It started like any teenage love story.
Maryem met a boy at Taekwondo practice. She was 16, red belt. He was 18, black belt. They started dating.
“We go everywhere together. I trust him, he trusts me,” Maryem said while sitting at a busy cafe. “Everything was OK.”
They had been together for two years when, last summer, Maryem began feeling pressured.
“When a girl loves a boy and she trusts him, he will look for something," she said. "All boys want sex here!”
And so one day, it happened. But it didn’t take long for Maryem to regret her decision.
“Here in Tunisia, in our tradition, no guy will marry a girl who’s not virgin. So I didn’t know what to do. I was confused, so worried and lost. I don’t sleep enough, I was just thinking about what happened. I thought that I made a big mistake, a huge mistake,” she said.
Seeing Maryem so distressed, her boyfriend came up with an idea. She could do a hymen reconstruction surgery and she’d be like a virgin again. All it takes is a couple of hours at a clinic and $300. He even offered to pitch in.
Maryem said at first, she took it as a good sign: He cared about her feelings and wanted to do right by her. So last August, just a few weeks after they'd had sex, she had the surgery.
“That’s when everything changed,” Maryem said. Her boyfriend grew distant, uninterested. They broke up.
“I wish that I never met him, that I never loved him. I want to forget these bad moments," she said. "Actually, it was good moments but I don’t want that to happen again. But it’s life. It happened and we continue."
Maryem studies in Tunis, the country's capital. Like many women here, she wears eyeliner, lipstick and no headscarf. She says her parents are quite liberal. In fact, Maryem even told her mother about the predicament. Her mother helped come up with the money for the surgery.
But while her mother was understanding, Maryem said she was still mad at her for losing her virginity.
“First, she slapped me. Then we talked,” she recalled.
Female virginity is still seen as a holy grail by most Tunisians, whatever their social background, gender or education, said psychoanalyst Nedra Ben Smail.
She wrote a book in 2012 about the “revirgination” trend in Tunisia, based on interviews with hundreds of women. Three out of four told her they had undergone or would consider undergoing the "revirgination" surgery, which essentially closes the hymen.
Ben Smail said so many women turn to medicine because the lifestyle in the country has changed so dramatically.
“There’s a paradox in our society today. More women now study well into their twenties, they start working, and only get married on average at age 30. But before that, of course, they’ll fall in love, they’ll experience things. And yet they’re still stuck in a conservative culture, rooted in Islam, that requires them to be a virgin when they marry," she said. "That’s created an identity crisis and a social crisis in our society. And that’s where medicine has provided a fix."
In the Tunisian dialect of Arabic, a girl who’s lost her virginity is said to be “broken.” Dr. Kamel Moncef said he “repairs” up to a hundred women a year — a clear upswing since he started working 20 years ago.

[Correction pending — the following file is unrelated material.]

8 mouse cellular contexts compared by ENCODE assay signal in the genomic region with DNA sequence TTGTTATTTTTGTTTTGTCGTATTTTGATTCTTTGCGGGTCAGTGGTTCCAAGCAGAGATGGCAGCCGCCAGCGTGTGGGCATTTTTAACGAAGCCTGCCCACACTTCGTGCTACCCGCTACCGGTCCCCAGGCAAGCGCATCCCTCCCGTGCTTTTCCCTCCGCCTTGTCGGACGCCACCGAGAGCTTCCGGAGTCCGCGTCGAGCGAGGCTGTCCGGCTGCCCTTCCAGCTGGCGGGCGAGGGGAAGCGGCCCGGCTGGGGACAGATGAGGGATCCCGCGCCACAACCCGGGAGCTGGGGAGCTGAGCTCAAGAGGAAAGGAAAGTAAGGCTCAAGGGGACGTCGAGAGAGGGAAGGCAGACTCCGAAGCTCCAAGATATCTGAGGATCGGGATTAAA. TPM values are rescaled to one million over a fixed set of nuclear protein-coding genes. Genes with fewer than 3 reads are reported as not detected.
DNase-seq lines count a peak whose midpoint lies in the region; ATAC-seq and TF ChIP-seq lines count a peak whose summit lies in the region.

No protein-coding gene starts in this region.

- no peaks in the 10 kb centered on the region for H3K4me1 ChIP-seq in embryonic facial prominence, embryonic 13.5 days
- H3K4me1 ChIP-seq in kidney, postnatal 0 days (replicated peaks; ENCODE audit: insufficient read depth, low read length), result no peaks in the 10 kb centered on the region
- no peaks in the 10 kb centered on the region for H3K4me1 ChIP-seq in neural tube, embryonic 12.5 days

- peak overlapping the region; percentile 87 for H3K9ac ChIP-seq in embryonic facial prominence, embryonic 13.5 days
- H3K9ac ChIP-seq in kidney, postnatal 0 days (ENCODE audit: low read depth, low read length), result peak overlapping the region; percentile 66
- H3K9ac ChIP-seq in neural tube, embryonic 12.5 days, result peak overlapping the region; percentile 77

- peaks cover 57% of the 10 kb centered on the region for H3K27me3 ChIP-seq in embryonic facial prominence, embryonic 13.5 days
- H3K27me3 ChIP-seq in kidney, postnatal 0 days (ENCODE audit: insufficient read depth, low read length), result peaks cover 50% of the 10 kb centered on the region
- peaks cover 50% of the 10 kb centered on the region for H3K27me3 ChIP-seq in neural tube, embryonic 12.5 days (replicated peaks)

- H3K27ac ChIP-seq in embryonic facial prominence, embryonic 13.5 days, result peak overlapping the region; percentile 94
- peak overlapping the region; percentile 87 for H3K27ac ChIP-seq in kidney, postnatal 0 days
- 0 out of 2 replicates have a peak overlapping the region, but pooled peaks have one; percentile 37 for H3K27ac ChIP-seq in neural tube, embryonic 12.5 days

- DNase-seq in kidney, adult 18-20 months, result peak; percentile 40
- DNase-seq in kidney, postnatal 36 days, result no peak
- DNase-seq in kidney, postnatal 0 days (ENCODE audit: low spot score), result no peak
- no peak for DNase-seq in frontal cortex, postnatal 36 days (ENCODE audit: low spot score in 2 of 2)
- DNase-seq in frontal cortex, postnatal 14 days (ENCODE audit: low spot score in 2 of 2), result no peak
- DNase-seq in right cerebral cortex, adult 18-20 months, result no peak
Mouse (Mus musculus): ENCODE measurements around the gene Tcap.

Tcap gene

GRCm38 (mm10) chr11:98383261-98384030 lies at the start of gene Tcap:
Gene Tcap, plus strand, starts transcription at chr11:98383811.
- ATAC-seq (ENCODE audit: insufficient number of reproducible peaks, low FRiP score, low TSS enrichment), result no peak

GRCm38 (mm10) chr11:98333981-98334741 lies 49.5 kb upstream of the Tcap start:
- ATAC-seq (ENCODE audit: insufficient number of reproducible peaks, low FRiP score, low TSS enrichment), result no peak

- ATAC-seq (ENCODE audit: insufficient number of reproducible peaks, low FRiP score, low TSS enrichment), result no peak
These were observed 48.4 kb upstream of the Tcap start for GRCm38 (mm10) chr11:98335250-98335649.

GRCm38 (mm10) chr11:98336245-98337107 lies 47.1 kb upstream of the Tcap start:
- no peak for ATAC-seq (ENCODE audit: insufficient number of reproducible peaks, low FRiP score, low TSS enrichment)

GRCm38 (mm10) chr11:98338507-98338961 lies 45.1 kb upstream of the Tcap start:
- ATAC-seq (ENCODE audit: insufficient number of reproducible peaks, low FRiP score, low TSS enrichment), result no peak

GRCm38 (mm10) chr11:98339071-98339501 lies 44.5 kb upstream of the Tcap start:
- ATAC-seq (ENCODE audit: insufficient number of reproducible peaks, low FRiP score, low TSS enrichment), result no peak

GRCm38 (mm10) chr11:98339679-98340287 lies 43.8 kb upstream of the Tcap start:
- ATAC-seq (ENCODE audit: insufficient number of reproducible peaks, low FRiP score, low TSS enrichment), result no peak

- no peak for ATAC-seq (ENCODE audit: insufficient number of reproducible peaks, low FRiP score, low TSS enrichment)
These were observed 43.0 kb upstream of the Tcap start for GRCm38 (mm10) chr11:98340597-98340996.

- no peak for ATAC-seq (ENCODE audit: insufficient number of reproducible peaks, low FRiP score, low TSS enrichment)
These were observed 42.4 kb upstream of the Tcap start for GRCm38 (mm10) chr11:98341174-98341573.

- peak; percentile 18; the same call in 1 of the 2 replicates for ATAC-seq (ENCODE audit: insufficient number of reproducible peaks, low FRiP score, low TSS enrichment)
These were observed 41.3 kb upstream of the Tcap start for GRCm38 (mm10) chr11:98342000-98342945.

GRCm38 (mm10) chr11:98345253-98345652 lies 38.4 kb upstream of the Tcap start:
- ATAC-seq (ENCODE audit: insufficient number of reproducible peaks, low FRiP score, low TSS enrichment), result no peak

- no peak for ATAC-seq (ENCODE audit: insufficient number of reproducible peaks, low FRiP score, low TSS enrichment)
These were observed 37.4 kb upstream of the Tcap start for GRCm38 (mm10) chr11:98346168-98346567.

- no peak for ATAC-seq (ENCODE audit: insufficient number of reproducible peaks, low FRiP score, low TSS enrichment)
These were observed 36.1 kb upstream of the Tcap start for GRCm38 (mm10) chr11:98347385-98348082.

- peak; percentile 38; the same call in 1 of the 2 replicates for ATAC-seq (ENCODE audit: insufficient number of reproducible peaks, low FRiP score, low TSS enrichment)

And with the number of weddings highest in Tunisia in the spring and summer, now is when most women show up at his practice.
“We make the appointments during down hours, when they are few people at the clinic,” Moncef said. “Otherwise, these women come in fully covered, with glasses and a hijab, so nobody can recognize them. They’re just a silhouette. And usually, I never see them again. They try to avoid the gynecologist who did this procedure. For them, I’m a reminder of their past — and they want to forget about it.”
But if women want to forget, he said, men are in denial.
I went out on a recent Sunday afternoon and asked guys clustering at a sidewalk café for their take on the whole thing. Unlike most women, they weren’t shy about sharing their bed-time adventures.
“Just last night, I had sex with a girl,” bragged Saif 23, an off-duty police officer. My translator described him as “beau gosse.” In other words, he’s hot.
When asked if he’s had more than ten sexual partners, Saif answered with a laugh, “Over ten. Way over ten.”
Yet Saif said he would never marry a woman with a similar past.
“If I’m going to be engaged with a woman, I want her to be clean.”
“Clean?” my translator asks.
“Yes, clean,” Saif repeats. “Like — never touched by a guy, never had any contact with a guy.”
Tunisian women say that’s the problem. To this day, men think of women as two groups: the ones they sleep with, and the ones they marry. But with so many women resorting to surgery, what they don’t realize is they’re often one and the same.
Like other men I questioned, Saif said he would know the difference between a real and a "fake" virgin, though he admitted that he has never slept with a girl who’s had the surgery so he can’t know for sure. And he hopes he’ll never have to find out.
“I’m against the surgery. I’m not OK with a woman who cheats on me, or who’s not saying the truth from the beginning.”
Telling the truth or not, that’s the dilemma Maryem faces now.
She has a new boyfriend, but still hasn’t decided whether and how to tell him. She’s afraid that might end their relationship.